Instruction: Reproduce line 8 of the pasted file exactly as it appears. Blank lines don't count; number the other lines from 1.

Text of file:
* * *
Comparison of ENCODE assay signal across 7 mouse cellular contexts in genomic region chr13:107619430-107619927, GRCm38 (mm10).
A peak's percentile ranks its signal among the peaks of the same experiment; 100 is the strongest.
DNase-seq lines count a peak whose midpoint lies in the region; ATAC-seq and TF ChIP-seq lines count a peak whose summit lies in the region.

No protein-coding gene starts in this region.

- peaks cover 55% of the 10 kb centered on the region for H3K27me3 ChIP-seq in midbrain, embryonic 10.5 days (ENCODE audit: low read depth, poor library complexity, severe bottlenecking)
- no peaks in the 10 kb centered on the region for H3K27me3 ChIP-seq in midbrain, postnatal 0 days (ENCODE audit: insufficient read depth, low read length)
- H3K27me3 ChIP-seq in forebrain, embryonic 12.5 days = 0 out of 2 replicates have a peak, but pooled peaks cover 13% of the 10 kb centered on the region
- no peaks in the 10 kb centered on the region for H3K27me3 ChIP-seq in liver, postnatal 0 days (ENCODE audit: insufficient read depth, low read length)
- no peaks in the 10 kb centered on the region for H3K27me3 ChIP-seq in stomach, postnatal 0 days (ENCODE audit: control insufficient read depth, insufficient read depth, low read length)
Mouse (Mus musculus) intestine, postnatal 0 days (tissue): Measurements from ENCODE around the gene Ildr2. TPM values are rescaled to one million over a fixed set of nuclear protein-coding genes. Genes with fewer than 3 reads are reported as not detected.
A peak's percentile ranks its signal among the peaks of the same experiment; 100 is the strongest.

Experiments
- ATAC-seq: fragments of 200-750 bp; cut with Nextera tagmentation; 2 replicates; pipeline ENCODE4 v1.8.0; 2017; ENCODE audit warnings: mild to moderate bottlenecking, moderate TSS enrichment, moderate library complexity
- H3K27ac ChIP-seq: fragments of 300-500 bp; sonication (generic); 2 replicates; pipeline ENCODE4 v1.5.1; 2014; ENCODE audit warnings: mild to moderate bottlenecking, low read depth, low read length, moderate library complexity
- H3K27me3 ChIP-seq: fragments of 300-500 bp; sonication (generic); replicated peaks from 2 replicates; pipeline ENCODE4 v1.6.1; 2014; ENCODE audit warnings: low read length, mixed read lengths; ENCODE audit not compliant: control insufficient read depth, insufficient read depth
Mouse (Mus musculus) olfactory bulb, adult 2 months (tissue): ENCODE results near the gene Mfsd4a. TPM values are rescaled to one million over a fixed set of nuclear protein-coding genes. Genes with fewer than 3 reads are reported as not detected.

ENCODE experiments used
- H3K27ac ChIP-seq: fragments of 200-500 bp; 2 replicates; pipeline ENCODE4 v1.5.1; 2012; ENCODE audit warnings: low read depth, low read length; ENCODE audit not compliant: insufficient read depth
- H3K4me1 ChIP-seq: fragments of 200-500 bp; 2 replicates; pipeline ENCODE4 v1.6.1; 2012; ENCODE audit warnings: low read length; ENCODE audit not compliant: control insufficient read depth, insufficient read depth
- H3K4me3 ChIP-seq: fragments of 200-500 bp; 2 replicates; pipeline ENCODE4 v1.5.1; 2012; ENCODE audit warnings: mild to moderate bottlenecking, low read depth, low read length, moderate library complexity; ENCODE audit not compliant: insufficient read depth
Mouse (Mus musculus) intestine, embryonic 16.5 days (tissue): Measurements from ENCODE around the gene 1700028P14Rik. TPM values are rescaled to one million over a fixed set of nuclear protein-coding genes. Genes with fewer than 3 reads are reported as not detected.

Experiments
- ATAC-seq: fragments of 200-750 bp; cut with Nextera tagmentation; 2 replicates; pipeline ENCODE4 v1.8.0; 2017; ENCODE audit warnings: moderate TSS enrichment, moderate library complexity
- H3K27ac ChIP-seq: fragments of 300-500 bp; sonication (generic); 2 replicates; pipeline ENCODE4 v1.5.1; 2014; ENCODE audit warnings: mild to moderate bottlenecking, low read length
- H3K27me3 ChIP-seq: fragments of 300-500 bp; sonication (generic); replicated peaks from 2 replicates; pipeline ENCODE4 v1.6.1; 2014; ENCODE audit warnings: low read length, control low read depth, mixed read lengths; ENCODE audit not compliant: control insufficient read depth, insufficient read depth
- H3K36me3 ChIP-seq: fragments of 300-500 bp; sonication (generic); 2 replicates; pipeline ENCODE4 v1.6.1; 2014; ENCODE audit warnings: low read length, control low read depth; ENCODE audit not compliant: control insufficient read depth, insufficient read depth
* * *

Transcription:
- no peaks in the 10 kb centered on the region for H3K27me3 ChIP-seq in liver, postnatal 0 days (ENCODE audit: insufficient read depth, low read length)